The final keyword is unnecessary. Not only from a technical perspective as final complex objects can still be manimulated (e.g. call clear on a final list) but also from a theoretical perspective.
In functional programming a function (in this case your lambda) is not supposed to manipulate structures. Execution is not happening by changing the state of structures as a side effect but by returning new structures that contain a new state. Therefore input parameters should never be manipulated.
Moreover, for a filter, I would never expect that it manipulates a structure even if I have never heard of functional programming. Therefore the final is unnecessary.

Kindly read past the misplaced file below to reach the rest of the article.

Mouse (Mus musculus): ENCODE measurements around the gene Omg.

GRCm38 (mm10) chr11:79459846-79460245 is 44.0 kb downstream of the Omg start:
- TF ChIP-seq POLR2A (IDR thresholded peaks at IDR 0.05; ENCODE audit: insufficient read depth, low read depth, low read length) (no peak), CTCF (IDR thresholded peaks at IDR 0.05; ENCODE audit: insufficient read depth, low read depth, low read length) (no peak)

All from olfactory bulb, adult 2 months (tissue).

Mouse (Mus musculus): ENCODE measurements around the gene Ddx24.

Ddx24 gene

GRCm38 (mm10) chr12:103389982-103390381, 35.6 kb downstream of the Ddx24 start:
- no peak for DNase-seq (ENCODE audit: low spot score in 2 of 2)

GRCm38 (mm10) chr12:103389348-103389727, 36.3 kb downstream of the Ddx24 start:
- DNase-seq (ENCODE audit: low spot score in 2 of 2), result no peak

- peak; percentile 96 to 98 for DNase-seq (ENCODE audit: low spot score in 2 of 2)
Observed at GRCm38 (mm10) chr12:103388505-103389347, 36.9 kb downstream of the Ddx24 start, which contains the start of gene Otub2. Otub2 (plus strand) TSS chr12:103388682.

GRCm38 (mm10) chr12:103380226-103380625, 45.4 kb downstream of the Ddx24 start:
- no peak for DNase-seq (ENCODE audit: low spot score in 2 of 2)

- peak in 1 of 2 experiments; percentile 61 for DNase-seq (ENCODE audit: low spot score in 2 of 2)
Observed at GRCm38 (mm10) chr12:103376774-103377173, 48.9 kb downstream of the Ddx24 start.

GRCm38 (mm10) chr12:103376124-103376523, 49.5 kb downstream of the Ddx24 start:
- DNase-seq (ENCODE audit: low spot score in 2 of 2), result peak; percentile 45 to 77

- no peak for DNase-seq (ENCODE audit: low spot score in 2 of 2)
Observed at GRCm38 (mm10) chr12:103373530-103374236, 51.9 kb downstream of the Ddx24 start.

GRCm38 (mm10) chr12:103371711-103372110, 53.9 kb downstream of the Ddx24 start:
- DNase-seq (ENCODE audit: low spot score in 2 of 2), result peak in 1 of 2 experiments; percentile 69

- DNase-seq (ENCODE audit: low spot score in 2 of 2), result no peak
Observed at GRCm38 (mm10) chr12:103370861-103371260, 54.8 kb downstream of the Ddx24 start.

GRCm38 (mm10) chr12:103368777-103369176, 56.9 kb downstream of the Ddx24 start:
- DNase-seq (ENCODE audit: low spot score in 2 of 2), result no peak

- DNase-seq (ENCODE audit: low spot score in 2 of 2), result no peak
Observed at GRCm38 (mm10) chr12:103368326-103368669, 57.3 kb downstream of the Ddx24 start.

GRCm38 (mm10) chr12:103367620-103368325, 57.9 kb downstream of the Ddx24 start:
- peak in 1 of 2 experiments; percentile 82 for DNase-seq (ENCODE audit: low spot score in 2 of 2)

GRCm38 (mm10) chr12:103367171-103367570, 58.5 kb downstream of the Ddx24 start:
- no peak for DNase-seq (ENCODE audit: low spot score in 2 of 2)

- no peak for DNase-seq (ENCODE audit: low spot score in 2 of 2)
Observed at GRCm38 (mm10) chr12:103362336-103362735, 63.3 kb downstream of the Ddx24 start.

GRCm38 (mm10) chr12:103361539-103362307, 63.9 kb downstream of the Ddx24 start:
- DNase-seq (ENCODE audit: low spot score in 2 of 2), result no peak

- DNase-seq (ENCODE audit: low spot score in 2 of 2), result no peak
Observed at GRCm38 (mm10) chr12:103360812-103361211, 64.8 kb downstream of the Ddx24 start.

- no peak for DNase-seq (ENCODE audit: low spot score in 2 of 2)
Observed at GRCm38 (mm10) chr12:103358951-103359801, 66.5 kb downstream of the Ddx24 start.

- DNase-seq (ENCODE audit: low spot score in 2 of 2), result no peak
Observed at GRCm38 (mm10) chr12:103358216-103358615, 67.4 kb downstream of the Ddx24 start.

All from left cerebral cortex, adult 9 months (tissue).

For the type there can be some benefit by explicitly declaring it. However, instead of writing 'Member m -> ...' I would rather use a meaningful variable name and write 'member -> ...'. In this example this does not change much but sometimes you might be forced to cope with enterprise-style class names like 'AbstractOracleDatabaseAccessSerializer' which you cant change but definitely do not want to write all the time. (Please do not start a discussion on the names here. This is example is not helpful but I am sure it exists in real life ;))
So in your case I would probably do something like this
.filter(member -> member.getRoles().size() == 0)
.filter(member -> !member.getUser().isBot())
As a side note, when you have multiple filters in a row, I might make sense to combine them into a single filter function on the member class if the filter is needed more often or the filter condition is a concept of the Member class. This would enable you to use a member reference instead